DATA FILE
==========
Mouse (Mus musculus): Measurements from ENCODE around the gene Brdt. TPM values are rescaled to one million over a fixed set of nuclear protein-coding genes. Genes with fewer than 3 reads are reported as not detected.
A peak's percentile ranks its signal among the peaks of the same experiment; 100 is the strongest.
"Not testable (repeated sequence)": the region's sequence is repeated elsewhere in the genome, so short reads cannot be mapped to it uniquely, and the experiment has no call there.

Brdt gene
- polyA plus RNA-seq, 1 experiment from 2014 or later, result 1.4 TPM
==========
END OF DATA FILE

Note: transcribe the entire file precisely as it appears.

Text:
Mouse (Mus musculus): Measurements from ENCODE around the gene Brdt. TPM values are rescaled to one million over a fixed set of nuclear protein-coding genes. Genes with fewer than 3 reads are reported as not detected.
A peak's percentile ranks its signal among the peaks of the same experiment; 100 is the strongest.
"Not testable (repeated sequence)": the region's sequence is repeated elsewhere in the genome, so short reads cannot be mapped to it uniquely, and the experiment has no call there.

Brdt gene
- polyA plus RNA-seq, 1 experiment from 2014 or later, result 1.4 TPM